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The Northern Territory is a remarkable region of contrasts—from vast, sunburnt outback to lush gorges, waterfalls and swimming holes. Teeming with unique flora and fauna and rich with 40,000 years of human history in the hands of Australia’s Indigenous custodians, this is a region of staggering beauty and significance.

The red heart of Australia is a magnificent desert wilderness. Out here you’ll find some of Australia’s most iconic images, including the sacred monolith of Uluru (Ayers Rock), the striking rock domes of Kata Tjuta (The Olgas) and the rugged peaks and ridges of the MacDonnell Ranges.

Following the spine of the West MacDonnell Ranges and passing dramatic rock formations and tranquil waterholes, the famous Larapinta Trail is one of the greatest desert treks on Earth. Being the first to operate treks on the Larapinta in 1996, World Expeditions has pioneered sustainable adventure treks on this incredible trail ever since, offering everything from Larapinta experiences to the full 223 km trail.

And in the tropical ‘Top End’ of Australia, you’ll find lush landscapes alive with unique Australian flora, fauna and culture. Hike through the breathtaking Kakadu National Park, an expansive World Heritage Listed habitat littered with ancient rock art galleries and home to sacred gorges, lush wetlands and waterfalls; canoe along the spectacular Katherine River; or tackle the Jatbula Trail, our outstanding full-pack trek along the stone edge of the Arnhem Land escarpment, one of Australia’s most exceptional wilderness areas.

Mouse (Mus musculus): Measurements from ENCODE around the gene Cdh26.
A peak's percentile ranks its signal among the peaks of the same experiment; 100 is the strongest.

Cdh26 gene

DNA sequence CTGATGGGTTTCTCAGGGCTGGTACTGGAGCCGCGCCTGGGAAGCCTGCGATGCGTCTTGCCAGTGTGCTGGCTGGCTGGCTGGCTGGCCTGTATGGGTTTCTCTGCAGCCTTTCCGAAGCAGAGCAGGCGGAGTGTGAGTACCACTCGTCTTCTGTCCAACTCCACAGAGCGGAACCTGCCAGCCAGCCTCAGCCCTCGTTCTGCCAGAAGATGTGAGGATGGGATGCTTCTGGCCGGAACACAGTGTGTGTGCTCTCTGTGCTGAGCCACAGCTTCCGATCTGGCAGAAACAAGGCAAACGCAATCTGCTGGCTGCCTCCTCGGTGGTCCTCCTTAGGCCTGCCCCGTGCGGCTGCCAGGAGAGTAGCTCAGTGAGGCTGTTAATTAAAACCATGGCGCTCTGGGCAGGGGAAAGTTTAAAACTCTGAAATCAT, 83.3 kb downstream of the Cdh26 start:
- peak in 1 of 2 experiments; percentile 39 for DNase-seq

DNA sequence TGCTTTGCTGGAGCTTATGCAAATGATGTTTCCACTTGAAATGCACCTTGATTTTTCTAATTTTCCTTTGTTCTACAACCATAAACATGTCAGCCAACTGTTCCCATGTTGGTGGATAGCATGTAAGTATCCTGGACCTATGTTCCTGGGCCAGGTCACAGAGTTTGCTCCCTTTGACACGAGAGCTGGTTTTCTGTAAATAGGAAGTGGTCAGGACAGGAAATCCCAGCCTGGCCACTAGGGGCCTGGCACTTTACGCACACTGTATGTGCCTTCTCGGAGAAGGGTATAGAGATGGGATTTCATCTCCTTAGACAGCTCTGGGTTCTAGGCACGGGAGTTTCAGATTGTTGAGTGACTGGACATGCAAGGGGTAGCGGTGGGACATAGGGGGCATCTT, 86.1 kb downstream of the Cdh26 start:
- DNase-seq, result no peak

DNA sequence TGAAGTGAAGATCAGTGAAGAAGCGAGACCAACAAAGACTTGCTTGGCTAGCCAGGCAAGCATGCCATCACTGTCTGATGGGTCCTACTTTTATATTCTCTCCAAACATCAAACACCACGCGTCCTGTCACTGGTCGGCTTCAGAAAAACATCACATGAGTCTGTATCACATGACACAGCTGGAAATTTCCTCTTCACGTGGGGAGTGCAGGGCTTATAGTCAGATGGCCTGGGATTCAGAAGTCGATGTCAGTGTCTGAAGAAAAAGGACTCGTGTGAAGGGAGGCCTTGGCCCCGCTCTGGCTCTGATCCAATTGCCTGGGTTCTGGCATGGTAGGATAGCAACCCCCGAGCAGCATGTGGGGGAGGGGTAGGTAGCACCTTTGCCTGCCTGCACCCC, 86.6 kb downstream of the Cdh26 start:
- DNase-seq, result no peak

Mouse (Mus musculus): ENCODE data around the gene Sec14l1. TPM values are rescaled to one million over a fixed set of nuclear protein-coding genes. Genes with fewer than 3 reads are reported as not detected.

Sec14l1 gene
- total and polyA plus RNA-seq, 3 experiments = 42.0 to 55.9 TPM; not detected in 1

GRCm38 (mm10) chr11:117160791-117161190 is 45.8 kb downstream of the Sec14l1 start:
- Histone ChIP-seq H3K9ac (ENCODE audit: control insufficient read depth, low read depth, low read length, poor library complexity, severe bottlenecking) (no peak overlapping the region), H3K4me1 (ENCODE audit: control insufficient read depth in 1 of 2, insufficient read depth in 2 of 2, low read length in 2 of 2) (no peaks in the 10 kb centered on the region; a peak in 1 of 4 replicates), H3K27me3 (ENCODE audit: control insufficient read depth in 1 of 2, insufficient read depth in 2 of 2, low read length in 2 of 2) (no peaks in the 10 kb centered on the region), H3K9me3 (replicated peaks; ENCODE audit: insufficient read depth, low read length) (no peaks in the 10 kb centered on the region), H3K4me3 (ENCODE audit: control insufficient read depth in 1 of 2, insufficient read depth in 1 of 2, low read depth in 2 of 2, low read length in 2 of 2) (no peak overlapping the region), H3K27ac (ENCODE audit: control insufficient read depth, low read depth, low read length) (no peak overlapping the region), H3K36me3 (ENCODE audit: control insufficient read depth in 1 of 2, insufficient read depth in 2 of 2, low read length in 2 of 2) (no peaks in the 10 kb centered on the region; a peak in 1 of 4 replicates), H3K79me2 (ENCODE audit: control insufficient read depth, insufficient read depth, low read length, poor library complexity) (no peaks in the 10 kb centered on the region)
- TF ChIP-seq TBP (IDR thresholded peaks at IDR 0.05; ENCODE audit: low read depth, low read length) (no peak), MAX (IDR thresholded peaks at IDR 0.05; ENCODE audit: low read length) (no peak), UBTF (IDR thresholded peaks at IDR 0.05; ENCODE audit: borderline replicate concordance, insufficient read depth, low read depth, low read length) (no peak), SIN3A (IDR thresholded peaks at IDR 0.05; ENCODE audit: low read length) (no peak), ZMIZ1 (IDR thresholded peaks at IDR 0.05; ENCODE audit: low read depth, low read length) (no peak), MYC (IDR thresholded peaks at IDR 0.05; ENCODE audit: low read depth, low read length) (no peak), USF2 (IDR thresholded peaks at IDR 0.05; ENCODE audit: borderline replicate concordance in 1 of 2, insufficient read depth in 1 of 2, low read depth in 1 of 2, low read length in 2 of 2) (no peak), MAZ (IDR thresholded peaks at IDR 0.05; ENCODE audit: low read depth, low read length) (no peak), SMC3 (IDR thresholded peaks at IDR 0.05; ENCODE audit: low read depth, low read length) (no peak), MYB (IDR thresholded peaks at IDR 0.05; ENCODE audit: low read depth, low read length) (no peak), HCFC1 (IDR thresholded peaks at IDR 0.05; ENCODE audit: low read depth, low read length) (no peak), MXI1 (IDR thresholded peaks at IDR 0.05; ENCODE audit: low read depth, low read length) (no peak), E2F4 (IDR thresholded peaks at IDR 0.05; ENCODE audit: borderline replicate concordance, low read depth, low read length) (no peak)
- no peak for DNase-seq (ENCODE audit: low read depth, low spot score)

Our pioneering small group eco adventures are designed to get you deep into the heart of this incredible state. Join us as we explore the dramatic Red Centre and tropical Top End of Australia!


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The Northern Territory has two main climates zones: the northern end, including Darwin, has a tropical climate; and the southern end, namely the red centre, which has an outback climate.

In the Red Centre, the four traditional seasons are more distinct and temperatures are more extreme than in most other parts of Australia. Trekking in winter (June to August) is very pleasant with light winds, and daytime temperatures averaging 15-25C or 60-80F. However, winter nights often plummet below freezing and there are frequent frosts; please make sure that you prepare for the cold evenings on winter treks. The shoulder seasons of April, May and September are also wonderful for walking: nights are milder and frosts are unlikely. Temperatures during the day are generally hotter which sometimes requires an adjustment to the itinerary, ie: less walking and more swimming! Though rain is not common in the Red Centre, it is necessary to be prepared for all weather at all times. Extreme wet, dry, hot and cold conditions are all part of the experience of Outback Australia.

In the Tropical Top End, generally speaking, it is fine, rain-free and there is plenty of sun between May and October. Our trips operate in the coolest months from June to August. The days are quite warm (tops of around 30C to 35C) and evenings can be cooler (down to around 15C). On occasion it can be cold at night down to around 5°C in June and July. From September onwards the “Build-up” to the wet season leads to oppressive heat and humidity and is unsuitable conditions for trekking.

Trip reviews

What it's like trekking the Larapinta Trail